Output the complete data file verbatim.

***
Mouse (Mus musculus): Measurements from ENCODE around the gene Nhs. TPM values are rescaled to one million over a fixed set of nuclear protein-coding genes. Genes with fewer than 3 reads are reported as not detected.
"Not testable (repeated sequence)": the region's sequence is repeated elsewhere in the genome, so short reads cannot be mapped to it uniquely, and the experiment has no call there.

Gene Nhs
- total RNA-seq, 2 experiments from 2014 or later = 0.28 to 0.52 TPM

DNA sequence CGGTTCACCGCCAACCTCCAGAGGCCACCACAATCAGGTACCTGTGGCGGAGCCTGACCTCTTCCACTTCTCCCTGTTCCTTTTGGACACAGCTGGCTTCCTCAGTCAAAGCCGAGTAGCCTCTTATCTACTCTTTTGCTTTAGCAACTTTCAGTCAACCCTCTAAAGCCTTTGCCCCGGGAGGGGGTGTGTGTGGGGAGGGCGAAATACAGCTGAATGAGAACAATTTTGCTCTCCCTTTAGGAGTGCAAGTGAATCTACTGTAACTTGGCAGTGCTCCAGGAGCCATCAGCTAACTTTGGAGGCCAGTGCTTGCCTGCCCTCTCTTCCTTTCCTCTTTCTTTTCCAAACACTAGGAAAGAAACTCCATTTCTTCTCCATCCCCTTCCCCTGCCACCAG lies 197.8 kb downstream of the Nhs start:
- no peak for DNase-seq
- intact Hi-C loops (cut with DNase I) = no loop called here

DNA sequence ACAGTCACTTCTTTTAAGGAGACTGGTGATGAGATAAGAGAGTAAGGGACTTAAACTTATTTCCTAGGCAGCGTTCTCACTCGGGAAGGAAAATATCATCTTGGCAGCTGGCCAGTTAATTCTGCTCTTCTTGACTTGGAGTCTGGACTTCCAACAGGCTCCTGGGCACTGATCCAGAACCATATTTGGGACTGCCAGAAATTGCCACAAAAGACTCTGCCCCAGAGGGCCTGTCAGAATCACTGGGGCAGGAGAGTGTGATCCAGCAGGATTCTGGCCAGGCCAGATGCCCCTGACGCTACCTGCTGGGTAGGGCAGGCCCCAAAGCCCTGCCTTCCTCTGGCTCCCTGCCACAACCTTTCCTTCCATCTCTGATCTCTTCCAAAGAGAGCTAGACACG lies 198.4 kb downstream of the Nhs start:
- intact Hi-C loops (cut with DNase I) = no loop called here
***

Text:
Mouse (Mus musculus): Measurements from ENCODE around the gene Nhs. TPM values are rescaled to one million over a fixed set of nuclear protein-coding genes. Genes with fewer than 3 reads are reported as not detected.
"Not testable (repeated sequence)": the region's sequence is repeated elsewhere in the genome, so short reads cannot be mapped to it uniquely, and the experiment has no call there.

Gene Nhs
- total RNA-seq, 2 experiments from 2014 or later = 0.28 to 0.52 TPM

DNA sequence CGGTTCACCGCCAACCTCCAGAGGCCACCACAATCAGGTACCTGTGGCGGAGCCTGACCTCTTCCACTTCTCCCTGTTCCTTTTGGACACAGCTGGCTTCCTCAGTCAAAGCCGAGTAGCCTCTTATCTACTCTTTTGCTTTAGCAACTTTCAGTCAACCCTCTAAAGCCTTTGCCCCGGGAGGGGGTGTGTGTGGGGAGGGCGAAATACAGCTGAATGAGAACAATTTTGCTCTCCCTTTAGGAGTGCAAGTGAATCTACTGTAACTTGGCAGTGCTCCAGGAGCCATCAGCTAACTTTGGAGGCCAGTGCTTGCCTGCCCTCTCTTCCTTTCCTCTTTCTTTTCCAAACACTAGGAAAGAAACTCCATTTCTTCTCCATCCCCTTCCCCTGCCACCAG lies 197.8 kb downstream of the Nhs start:
- no peak for DNase-seq
- intact Hi-C loops (cut with DNase I) = no loop called here

DNA sequence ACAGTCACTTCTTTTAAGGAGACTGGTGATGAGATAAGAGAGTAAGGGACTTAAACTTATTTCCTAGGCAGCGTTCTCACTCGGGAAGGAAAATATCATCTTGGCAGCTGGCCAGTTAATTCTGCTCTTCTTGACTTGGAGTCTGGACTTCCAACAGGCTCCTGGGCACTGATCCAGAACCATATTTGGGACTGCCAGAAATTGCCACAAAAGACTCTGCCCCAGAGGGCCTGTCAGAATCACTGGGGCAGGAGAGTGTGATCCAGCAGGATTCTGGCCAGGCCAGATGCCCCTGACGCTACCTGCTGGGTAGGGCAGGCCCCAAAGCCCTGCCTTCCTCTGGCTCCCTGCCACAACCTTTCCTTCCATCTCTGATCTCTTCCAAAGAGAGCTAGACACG lies 198.4 kb downstream of the Nhs start:
- intact Hi-C loops (cut with DNase I) = no loop called here